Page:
You’ve been lucky enough to be extended a job offer. Maybe you’re still deciding on if the position is right, or maybe you’re waiting to hear back from another opportunity you might prefer. Should you accept the offer anyway and see what happens?
These are conundrums that some might feel are “lucky” to have to deal with, but they’re real.
First: Do a Little Celebrating
You got an offer! They like you! They really like you! Take a deep breath and pat yourself on the back for a minute. You’re awesome! You’ve likely gone through so many hurdles and tests to reach this point, and you’ve come out on top. That’s definitely something to be proud of.
Next: Give Yourself Time to Think, Politely
You’re on the phone or exchanging emails with the HR manager who’s giving you the offer. You need to get some details from them, including the yearly or hourly rate they’re offering, the benefits (if any), and any details like when they’d need you to start, any certifications or tests you’d need to complete before you start, any equipment you’d need to arrange, etc. Once you have all the details, ask when they’d need you to give them your answer.
Let them know you’ll need a little time to consider the offer. This buys you some time to step back and digest, maybe crunch the numbers a bit to see if it’s a good deal or not. Two or three days are likely all you can reasonably request, so you’ll need to act fast, and with respect to all parties involved.
“Stay true to your deadline, or risk the offer being withdrawn,” Taylor a workplace expert, HR professional and consultant on achieving career success, notes.
If you’re offered a job, above all, don’t go silent while you mull whether or not you want it. A non-response on your part might send a message that you’re flat out not interested!If you're offered a job, above all, don't go silent while you mull whether or not you want it. A non-response on your part might send a message that you're flat out not interested!Click To Tweet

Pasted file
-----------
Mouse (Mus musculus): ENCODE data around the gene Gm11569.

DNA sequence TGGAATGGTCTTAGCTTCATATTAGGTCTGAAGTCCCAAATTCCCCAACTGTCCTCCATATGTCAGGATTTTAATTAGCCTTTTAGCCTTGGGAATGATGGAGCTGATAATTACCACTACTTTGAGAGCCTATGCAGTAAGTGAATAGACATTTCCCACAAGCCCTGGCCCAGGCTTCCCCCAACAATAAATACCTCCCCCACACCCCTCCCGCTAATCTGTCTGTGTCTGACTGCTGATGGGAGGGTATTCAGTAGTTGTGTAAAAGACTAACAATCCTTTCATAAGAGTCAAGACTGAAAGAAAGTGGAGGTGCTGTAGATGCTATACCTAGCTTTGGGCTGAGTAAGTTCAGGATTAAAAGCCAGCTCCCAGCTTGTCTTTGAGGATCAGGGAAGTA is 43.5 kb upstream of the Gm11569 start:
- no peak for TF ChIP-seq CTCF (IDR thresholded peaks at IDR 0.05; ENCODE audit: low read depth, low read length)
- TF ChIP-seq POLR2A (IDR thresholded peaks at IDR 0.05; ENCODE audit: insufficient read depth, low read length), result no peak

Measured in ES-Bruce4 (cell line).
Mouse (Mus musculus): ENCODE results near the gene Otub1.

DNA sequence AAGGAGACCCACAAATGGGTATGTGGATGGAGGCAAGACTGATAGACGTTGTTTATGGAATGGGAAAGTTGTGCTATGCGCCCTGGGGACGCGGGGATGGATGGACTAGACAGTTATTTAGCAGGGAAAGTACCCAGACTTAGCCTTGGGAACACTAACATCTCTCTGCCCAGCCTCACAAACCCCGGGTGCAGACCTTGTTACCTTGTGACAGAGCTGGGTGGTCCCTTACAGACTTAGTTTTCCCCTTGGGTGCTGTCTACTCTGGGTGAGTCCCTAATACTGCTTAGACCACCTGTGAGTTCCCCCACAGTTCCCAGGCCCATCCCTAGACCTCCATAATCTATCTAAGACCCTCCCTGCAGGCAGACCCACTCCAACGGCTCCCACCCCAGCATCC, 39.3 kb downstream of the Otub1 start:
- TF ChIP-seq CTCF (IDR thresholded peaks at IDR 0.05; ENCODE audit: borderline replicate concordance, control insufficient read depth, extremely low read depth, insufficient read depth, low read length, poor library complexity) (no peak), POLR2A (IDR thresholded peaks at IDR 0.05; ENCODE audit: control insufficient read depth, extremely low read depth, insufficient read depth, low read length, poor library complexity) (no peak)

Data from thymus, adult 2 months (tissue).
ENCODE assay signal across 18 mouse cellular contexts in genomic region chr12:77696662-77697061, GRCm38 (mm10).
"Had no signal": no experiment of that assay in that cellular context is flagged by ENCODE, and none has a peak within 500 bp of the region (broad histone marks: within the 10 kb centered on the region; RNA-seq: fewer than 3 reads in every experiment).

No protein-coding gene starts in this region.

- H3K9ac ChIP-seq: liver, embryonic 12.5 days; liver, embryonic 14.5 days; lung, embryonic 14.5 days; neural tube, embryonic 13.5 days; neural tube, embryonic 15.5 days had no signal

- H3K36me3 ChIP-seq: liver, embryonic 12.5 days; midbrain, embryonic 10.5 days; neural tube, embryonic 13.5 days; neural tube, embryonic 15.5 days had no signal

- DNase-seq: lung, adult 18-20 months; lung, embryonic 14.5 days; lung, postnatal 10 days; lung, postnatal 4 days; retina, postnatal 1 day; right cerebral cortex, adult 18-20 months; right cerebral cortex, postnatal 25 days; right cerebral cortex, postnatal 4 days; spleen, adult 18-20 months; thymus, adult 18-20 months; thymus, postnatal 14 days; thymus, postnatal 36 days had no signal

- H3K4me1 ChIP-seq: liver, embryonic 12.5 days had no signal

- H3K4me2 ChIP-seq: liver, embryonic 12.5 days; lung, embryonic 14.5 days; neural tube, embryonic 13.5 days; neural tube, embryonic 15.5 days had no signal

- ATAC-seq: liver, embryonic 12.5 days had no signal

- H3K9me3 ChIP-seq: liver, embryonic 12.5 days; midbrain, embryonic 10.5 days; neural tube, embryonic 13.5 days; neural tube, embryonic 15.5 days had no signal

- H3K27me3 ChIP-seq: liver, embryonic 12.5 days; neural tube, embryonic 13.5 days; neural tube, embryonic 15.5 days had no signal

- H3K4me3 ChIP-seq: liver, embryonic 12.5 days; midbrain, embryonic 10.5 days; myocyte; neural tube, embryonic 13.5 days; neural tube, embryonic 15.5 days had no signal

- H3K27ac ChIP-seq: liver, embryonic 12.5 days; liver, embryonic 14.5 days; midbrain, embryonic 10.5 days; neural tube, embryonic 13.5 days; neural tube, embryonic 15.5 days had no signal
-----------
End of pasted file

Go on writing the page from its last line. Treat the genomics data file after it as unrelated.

“The worst thing you can possibly do is not reply while you mull things over,” writes Betsy Mikel at Inc. Magazine. “You don’t want to come off as unenthusiastic or lackadaisical about the position. Another no-no? Telling them you’re lukewarm on the job, offer or company. That could make the offer suddenly disappear.”
Then: Crunch the Numbers
If you don’t already know what you should be paid for your role and experience level, it’s easy to do some fast research using our PayScale Salary Survey. You can research exactly what someone in your city, with your years of experience is usually paid for a certain type of work, even if it’s a promotion from where you currently sit.
If the money is a huge bump up, assess why they’re offering so much money. Is it because you’re getting paid what you deserve and you’ve been underpaid up till now? Or is the job something that is so hazardous and likely to burn you out that the company has to up the rate to just entice someone…anyone…to come work for them? What are you willing to risk for the paycheck?
Finally: Give Your Answer…By The Deadline
After you’ve done your homework, and you’re satisfied with your decision, respond professionally to either accept or decline the offer.
If you decline, don’t burn bridges by ghosting or coming off as flip with any decision you make. This is conceivably the first (or last) time they’re going to deal with you as an employee, so make it an adult interaction. Burning bridges is never a good idea.
If it’s a go, be clear in your response that you accept their offer of $X salary as laid out in their offer, and your start date will be on Y date. Have it in writing and save these interactions so that in case anything gets muddled; HR directors can leave jobs, too! This way, you’ll have a clear chain to show what and when you’re due. Have contact information for your future boss, first day details, where you should go, and any prep work that’s needed so you show up with all your paperwork ready to go.
Congratulations! You either got yourself a new job, or made a decision to hold out for something better!
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